When they landed in Honolulu, their luggage definitely was overweight. Hastily packed crates were filled with millions of dollars in cash, stocks, jewelry and a case engraved with the words "To my husband on our 24th wedding anniversary" containing gold kilobars. Left behind were Imelda's now-infamous collection of 3,000 pairs of shoes, 15 mink coats, 508 gowns, 888 handbags and French perfume in gallon bottles.

A portrait of former Philippine first lady Imelda Marcos adorns the Philippines' Marikina Museum, where more than 700 of her pairs of shoes are displayed, 2012. Bullit Marquez/AP hide caption

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Bullit Marquez/AP

A portrait of former Philippine first lady Imelda Marcos adorns the Philippines' Marikina Museum, where more than 700 of her pairs of shoes are displayed, 2012.

Bullit Marquez/AP

Leading up to the dramatic evacuation, I had broken a story that Gen. Fabian Ver, the chief of the armed forces and Marcos' cousin, had organized Ninoy Aquino's murder. And two colleagues from the San Jose Mercury News and I uncovered much of the Marcoses' wealth, hidden in Manhattan and San Francisco real estate, Caribbean shell companies and anonymous Swiss bank accounts.

The series of articles, which was awarded a Pulitzer Prize, helped convince Filipinos to vote Corazon "Cory" Aquino into office and Marcos out. Of the estimated $10 billion to $30 billion the couple stole, the government has recouped just $3.6 billion.

Massive theft was the least of the Marcos crimes. During nine years of his martial-law reign of terror, over 3,200 Filipinos were killed or "disappeared" by police and government-controlled thugs, 70,000 imprisoned and 34,000 tortured.

The former first lady of the Philippines, Imelda Marcos (center), accompanied by her son Ferdinand "Bongbong" Marcos Jr. (to her right), addresses the welcoming crowd Nov. 4, 1991, after her arrival back in the Philippines. Romeo Gacad/AFP via Getty Images hide caption

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Romeo Gacad/AFP via Getty Images

The former first lady of the Philippines, Imelda Marcos (center), accompanied by her son Ferdinand "Bongbong" Marcos Jr. (to her right), addresses the welcoming crowd Nov. 4, 1991, after her arrival back in the Philippines.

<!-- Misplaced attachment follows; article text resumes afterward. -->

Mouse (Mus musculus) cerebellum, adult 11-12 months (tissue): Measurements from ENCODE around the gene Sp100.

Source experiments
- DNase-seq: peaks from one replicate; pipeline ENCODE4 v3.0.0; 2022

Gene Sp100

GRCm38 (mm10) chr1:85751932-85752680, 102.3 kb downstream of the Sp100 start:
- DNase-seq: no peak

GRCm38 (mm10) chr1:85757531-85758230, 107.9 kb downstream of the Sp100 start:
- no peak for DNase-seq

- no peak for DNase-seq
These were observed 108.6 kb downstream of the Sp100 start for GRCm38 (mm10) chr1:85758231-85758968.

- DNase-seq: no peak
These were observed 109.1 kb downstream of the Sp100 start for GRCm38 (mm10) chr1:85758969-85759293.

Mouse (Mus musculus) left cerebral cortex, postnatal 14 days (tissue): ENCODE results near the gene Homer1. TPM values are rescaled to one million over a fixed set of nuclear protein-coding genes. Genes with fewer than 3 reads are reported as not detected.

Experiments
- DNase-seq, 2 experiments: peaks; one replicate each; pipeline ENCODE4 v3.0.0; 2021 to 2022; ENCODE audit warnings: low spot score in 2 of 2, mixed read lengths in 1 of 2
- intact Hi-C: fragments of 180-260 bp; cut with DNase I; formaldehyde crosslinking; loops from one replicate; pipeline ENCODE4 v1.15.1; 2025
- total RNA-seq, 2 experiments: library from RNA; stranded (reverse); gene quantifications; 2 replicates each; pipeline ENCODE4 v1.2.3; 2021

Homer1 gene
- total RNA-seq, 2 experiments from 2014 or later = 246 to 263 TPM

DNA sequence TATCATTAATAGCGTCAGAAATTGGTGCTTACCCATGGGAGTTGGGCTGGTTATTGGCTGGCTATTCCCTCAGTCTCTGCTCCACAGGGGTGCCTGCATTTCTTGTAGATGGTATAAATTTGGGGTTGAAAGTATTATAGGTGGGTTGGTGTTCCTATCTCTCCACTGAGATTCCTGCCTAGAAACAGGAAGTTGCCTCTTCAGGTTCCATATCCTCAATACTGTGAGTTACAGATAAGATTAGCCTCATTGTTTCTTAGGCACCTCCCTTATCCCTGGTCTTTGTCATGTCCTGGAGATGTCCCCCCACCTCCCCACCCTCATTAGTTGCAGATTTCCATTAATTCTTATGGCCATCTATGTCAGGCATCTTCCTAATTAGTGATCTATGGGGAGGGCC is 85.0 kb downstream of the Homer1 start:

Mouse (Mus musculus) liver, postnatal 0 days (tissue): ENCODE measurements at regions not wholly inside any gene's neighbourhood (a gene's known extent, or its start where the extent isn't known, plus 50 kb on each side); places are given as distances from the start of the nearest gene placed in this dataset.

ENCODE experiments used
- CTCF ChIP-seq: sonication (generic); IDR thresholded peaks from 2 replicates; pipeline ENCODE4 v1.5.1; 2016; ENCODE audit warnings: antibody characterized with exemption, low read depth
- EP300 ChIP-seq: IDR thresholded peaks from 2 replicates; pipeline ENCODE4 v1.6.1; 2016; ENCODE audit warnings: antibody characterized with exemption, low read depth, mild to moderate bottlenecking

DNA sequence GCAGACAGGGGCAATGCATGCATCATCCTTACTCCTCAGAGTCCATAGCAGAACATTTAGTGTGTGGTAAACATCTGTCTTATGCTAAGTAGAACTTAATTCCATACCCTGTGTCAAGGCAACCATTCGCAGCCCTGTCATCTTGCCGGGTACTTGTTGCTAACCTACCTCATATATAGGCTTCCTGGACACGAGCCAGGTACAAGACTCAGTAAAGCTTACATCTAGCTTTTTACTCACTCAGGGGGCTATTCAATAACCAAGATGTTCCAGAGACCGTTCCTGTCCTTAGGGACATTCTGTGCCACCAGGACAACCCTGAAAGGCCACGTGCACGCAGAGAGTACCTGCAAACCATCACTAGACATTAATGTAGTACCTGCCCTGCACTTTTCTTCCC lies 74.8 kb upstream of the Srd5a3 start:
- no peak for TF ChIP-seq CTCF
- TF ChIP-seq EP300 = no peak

Romeo Gacad/AFP via Getty Images

Ferdinand died in Hawaii in 1989. Two years later, President Aquino allowed Imelda and her children to return to the Philippines. They were charged with tax fraud and corruption. It came to nothing.

Imelda flitted in and out of politics and the fashion business for the next few years. But her true purpose and greatest achievement was getting her son Bongbong into the mahogany-paneled office from which Ferdinand had been driven by the mob howling for his head that tumultuous night in 1986.

Bongbong Marcos won nearly 59% of the 2022 vote, the largest margin since his father's 88% 41 years previously, the outcome of a boycott by the opposition.

Philippine President Ferdinand Marcos Jr. stands with his mother Imelda (left) and his wife Louise Araneta-Marcos during the inauguration ceremony at the National Museum on June 30, 2022, in Manila, Philippines. Aaron Favila/AP hide caption

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Aaron Favila/AP

Philippine President Ferdinand Marcos Jr. stands with his mother Imelda (left) and his wife Louise Araneta-Marcos during the inauguration ceremony at the National Museum on June 30, 2022, in Manila, Philippines.

Aaron Favila/AP

Today, while the characters of Imelda and Ferdinand garner curtain calls on Broadway, their son runs the country. He has established himself as a firm friend of the United States. As his father did during the Vietnam War, Bongbong turned the trick by offering military bases to U.S. forces as they gear up to potentially face a threatening China.

Which brings me back to Here Lies Love. Having seen and enjoyed the show in New York, I now realize that I missed the obvious during my years in Manila. The Marcoses, the now-94-year-old Imelda in particular, had for years captured the affection and votes of ordinary Filipinos by entertaining them. The crowds were enraptured by the elaborately lacquered hairdos and the gorgeous butterfly-sleeved terno dresses. And that breathy voice.

She gave them a fleeting thrill of excitement, of proximity to glamor. And a little cash. As she dished out small peso bills, they pleaded, "Ma'am, Ma'am," hands grasping. Roman emperors quieted the restive populace with bread and circuses. Marie Antoinette suggested that starving peasants eat brioche. And the Marcoses sang.

Ferdinand Marcos stands by as his wife Imelda sings to supporters from a balcony of the Malacanang Palace in Manila after Marcos's self administered inauguration ceremony as victor in the Philippine Presidential elections, 25th February 1986. Later in the evening they fled the palace aboard four American helicopters and were taken to Clarke Air Base enroute to exile in Hawaii. Alex Bowie/Getty Images hide caption

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Alex Bowie/Getty Images

Ferdinand Marcos stands by as his wife Imelda sings to supporters from a balcony of the Malacanang Palace in Manila after Marcos's self administered inauguration ceremony as victor in the Philippine Presidential elections, 25th February 1986. Later in the evening they fled the palace aboard four American helicopters and were taken to Clarke Air Base enroute to exile in Hawaii.

Alex Bowie/Getty Images

On their last day in the Philippines, a few hours before being airlifted into exile, the couple stood on a balcony of Malacañang Palace for their own swearing-in ceremony, although Cory Aquino had taken the oath of office as president hours earlier.

Staring into each other's eyes, they serenaded a smattering of last-ditch supporters with a duet rendition of "Because of You."

I watched, slack-jawed, on the TV in my hotel room. It was more mind-bending than what I just saw on Broadway.